6. Faith @ For the Health of It

    That’s so rough! You’re doing such wonderful things for your health and your life and to hear that get shattered…that hurts. Just know that you have all of our support, and that your parents do love you and will come around in their own time!

  7. didireallysaythat

    Sabrina you and I have a lot in common with this. It’s something that I struggle with all the time. And just when I think I have it figured out, something happens and I realize that I don’t.

  8. Becky

    Wow. I am so very very sorry, Sabrina. My family hasn’t been the most supportive of my racing, but they definitely haven’t dropped to belittling me. You ARE special. You ARE worth something. Nothing she says to you can take away those facts, although I’m sure that it destroys you a bit more each time she opens her mouth. I don’t have any good advice on the matter, but I would say that you cannot let your happiness depend on external sources. You are amazing and you choose your destiny. I cannot WAIT until you prove her wrong. 🙂

  9. Liz

    This makes me sad for you. You have so much to give and I am so proud of you for your efforts. I wish she could see what we all see so easily!

  10. Kate

    My mother can be the same way. After listening to about a thousand podcasts from Jillian Michaels, I can tell you the most important lesson I’ve learned so far is that she is most likely projecting her own insecurities onto you.

    If my mother were to say “That’s stupid. I don’t know why you waste your money at the gym or on races. You’re still fat and you won’t ever stick with it.” to me, I understand that she’s really saying that about herself and it has NOTHING to do with me, or with you for that matter. She may just be insecure in her own body.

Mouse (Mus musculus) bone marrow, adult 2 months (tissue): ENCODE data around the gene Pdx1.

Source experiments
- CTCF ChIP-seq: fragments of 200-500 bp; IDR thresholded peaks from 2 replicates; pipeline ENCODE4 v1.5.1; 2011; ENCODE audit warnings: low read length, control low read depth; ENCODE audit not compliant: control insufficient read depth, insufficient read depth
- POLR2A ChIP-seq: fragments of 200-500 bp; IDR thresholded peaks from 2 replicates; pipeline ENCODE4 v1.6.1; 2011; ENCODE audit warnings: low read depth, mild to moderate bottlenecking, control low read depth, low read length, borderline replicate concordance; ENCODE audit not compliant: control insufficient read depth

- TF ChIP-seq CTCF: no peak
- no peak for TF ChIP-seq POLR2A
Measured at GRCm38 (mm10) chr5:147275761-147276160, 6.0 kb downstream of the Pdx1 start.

My mother has always struggled with her own weight and so I am starting to recognize these kinds of statements as statements that she tells herself and not me. These kind of things have given me so much agony over the years and now that I’ve learned that they’re not really about me, I can move past them and become the person I’m meant to be. And so can you.

    I wish I could give you a specific Jillian podcast to listen to or a book to read, but she talks about this in practically every other podcast, especially when she takes a call. I know Bethenny Frankel also touches base on this in her “Place of Yes” book.

    Meditate on the times your mother has ridiculed you and reconsider that it may not have been about you at all, and it’s time for you to move forward. Good luck!!

  11. Katie J

    Sabrina, I could have written that same exact post. I am also adopted and feel the need of my mother’s approval. While she has not said something rude like that in years, it still stings from when I was younger. I never felt worthy and still have some self esteem issues which stem from it. My dad was a quiet man also but he was my biggest cheerleader. He passed away 13 years ago today.

    Ironically, my mother has only recently started saying she is proud of me, impressed with how I handle things and that I am strong. I have waited my entire life to hear that. I shouldn’t have had to wait 45 years!

    I don’t have any words of wisdom but please try not to let her get to you. I know it is not easy but whatever her reason for spouting BS like that, it is negative and you don’t need negative in your life. Maybe you should take a little break from seeing her. Just try to focus on the positives like Alex, his parents support and the love out here in blogland.

    My email is katiejisonherway at gmail dot com in case you wanted to chat offline. BIG hugs to you.

  12. Pingback: Magic on a Monday Night | Coffee With Sabrina

  13. Jaime

    It took me a long time to realize that some of the things my mom said to me were uncalled for and probably not really about me. I tried to talk to her about it a couple times, but she just got defensive about the whole issue. I can’t reason with her or control her actions, so I just stopped worrying about them. It’s a hard pill to swallow to realize that your mother is never going to be the way you want her to be. Sorry you have to go through this, but so glad that you have many other blessings and goodness in your life 🙂